Alexander Sergeev


Alexander Sergeev 

First Soloist 
of Mariinsky Ballet
for 9 years,
recipient of two
Golden Sofit Awards,



In 2019 we announced a wonderful addition to Ballet Intensives NYC Faculty: a star of Mariinsky Ballet, Alexander Sergeev. Talented and impressively versatile dancer, Alexander vaunts a vast repertoire of Classical, Neoclassical, and Contemporary works.



Alexander in The Talisman Pas de deux, choreography by Marius Petipa. Photo by Carlos Quezada



Alexander will be teaching Ballet Technique and Men’s Repertoire. In addition — a real treat for our Pre-Professional / Young Professional Level students — he will be teaching excerpts of his new work Bad Timing (Не вовремя), recently set on three couples of young Mariinsky dancers: Anastasia Nuykina and Principal Dancer Xander Parish, First Soloists Kristina Shapran and Konstantin Zverev, and Second Soloists Maria Shirinkina and Alexei Timofeyev



Anastasia Nuykina and Xander Parish in Alexander Sergeev’s poetic piece Bad Timing in St. Petersburg, Russia, in March 2019



You can enjoy the recording of Bad Timing’s first performance  on Mariinsky.TV channel, starting at 1 h and 29 min mark.  



Kristina Shapran and Konstantin Zverev in Bad Timing. Their pas de deus was choreographed to Heitor Villa-Lobos’ Valsa da Dor, performed live on stage.


Alexander Sergeev’s Repertoire at the Mariinsky Theatre includes:

Giselle (Count Albrecht); choreography by Jean Coralli, Jules Perrot and Marius Petipa,
Swan Lake (Prince Siegfried, Spanish Dance); choreography by Marius Petipa and Lev Ivanov,
The Sleeping Beauty (Prince Désiré, the Blue Bird); choreography by Marius Petipa, revised version by Konstantin Sergeyev,



Alexander Sergeev as Prince Désiré in the Sleeping Beauty (left) and as Prince Siegfried in the Swan Lake.


Raymonda (Béranger, Bernard, Grand рas); choreography by Marius Petipa, revised version by Konstantin Sergeyev,
Pas de deux from the ballet The Talisman; choreography by Marius Petipa,
Don Quixote (Espada); choreography by Alexander Gorsky,
Le Papillon; choreography by Marie Taglioni,
Pétrouchka (Pétrouchka); choreography by Michel Fokine,
The Fountain of Bakhchisarai (Vaslav, Youths); choreography by Rostislav Zakharov,



In Balanchine’s Prodigal Son


George Balanchine’s ballets Apollo (Apollo), Serenade, Symphony in C (I. Allegro vivo), Jewels (Emeralds, Rubies, Diamonds), The Four Temperaments (Sanguine), Piano Concerto No 2 (Ballet Imperial), Theme and Variations, Scotch Symphony and Prodigal Son (the Prodigal), A Midsummer Night’s Dream (Demetrius, Lysander),




Romeo and Juliet (Romeo, Mercutio); choreography by Leonid Lavrovsky,
Grand pas classique; choreography by Viktor Gzovsky,
Leonid Yakobson’s ballets Shurale (Shurale) and Spartacus (Harmodius),
Études; choreography by Harald Lander,
Yuri Grigorovich's ballet The Stone Flower (Severian), The Legend of Love (Vizier, Friends of Ferkhad),
Carmen-Suite (Torero); choreography by Alberto Alonso,
For Four; choreography by Christopher Wheeldon,
Le Parc (Soloist); choreography by Angelin Preljocaj,



Alexander Sergeev and Mariinsky Ballet Principal Dancer Viktoria Tereshkina in Angelin Preljocaj’s masterpiece ballet Le Parc, in 2011



Alexander Sergeev and Mariinsky Ballet Principal Dancer Viktoria Tereshkina in Angelin Preljocaj’s masterpiece ballet Le Parc, in 2011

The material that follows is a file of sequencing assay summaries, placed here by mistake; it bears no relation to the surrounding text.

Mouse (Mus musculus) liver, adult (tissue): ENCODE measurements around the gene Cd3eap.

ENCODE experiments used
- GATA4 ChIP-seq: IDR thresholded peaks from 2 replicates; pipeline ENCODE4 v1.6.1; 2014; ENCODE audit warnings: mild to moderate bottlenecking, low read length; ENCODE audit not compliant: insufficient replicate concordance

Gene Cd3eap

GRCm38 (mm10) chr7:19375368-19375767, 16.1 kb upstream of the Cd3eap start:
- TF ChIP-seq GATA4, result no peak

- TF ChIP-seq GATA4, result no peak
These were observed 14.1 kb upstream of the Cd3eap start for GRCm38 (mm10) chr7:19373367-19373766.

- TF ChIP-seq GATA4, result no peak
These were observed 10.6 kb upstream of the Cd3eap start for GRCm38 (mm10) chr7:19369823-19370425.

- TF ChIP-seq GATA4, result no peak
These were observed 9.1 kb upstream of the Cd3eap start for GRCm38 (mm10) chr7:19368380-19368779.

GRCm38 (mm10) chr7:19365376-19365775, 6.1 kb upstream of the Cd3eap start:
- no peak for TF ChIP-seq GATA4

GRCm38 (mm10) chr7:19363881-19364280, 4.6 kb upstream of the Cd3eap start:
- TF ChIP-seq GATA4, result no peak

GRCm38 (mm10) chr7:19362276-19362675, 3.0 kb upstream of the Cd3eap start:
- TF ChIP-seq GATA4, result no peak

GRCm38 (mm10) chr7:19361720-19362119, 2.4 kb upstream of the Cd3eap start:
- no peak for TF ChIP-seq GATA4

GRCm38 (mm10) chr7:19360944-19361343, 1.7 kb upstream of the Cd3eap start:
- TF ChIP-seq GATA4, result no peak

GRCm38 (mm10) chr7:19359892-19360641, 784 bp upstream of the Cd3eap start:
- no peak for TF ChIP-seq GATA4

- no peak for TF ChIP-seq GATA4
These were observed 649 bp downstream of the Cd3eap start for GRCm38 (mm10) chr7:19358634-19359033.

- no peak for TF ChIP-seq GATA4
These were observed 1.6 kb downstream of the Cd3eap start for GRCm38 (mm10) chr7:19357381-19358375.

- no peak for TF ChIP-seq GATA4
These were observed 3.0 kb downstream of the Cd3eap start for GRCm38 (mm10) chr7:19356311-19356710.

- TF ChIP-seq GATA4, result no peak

Roland Petit’s ballets Le Jeune homme et la mort (the Youth) and Leda et le cygne,





Manon (Young Gentlemen); choreography by Kenneth MacMillan,
The Nutcracker (the Nutcracker Prince); production by Mihail Chemiakin, choreography by Kirill Simonov,
The Magic Nut (Hungarian Groom, Young Drosselmeyer); production by Mihail Chemiakin, choreography by Donvena Pandoursky,

William Forsythe’s ballets In the Middle, Somewhat Elevated, Approximate Sonata and Steptext,



Impressive jumps in William Forsythe’s staple In The Middle, Somewhat Elevated. This contemporary classic is an integral part of Mariinsky Theatre repertoire.



Alexei Ratmansky’s ballets Cinderella (the Prince), The Little Humpbacked Horse (Ivan the Fool), Anna Karenina (Count Vronsky) and Concerto DSCH,
Diana Vishneva: Beauty in Motion (Pierrot Lunaire, Three Point Turn),
Gentle Memories; choreography by Jiří Bubeníček,
Sacre; choreography by Sasha Waltz,
Infra; choreography by Wayne McGregor,
Solo; choreography by Hans van Manen,
Anton Pimonov's ballets Choreographic Game 3x3, The Cat on the Tree, Inside the lines and Bambi (the Chief Hunter),
Symphony in Three Movements (He); choreography by Radu Poklitaru,
The Bronze Horseman (Eugene); choreography by Rostislav Zakharov, Yuri Smekalov ,
Vladimir Varnava's ballets Yaroslavna. The Eclipse (Prince Igor), Pétrouchka (Pétrouchka),
Pulcinella (Pulcinella); choreography by Ilya Zhivoi.



Sergeev as the title character of Pétrouchka in Vladimir Varnava’s ballet


Repertoire also includes:

Tango; choreography by Alexei Miroshnichenko,
The Nutcracker (the Prince); choreography by Vasily Vainonen,
Cinderella (the Prince); choreography by Konstantin Sergeyev,
The Golden Age (Alexander); choreography by Noah D. Gelber,
Celestial; choreography by Garrett Smith.


Sergeev was the first performer of roles in the ballets Le Bourgeois gentilhomme (Covielle; choreography by Nikita Dmitrievsky), Reverence (choreography by David Dawson), Du Côté de chez Swann (choreography by Alexei Miroshnichenko), The Meek One (Man; choreography by Donvena Pandoursky), Aria Suspended (First Movement; choreography by Peter Quanz), The Ring (choreography by Alexei Miroshnichenko), Presentiment of Spring (Death),
Bolero Factory (Greed; choreography by Yuri Smekalov). 


He also danced in the premiere performances of Diana Vishneva: Beauty in Motion (Alexei Ratmansky’s Pierrot Lunaire and Three Point Turn by Dwight Roden) in the USA and in the Russian premiere at the Mariinsky Theatre.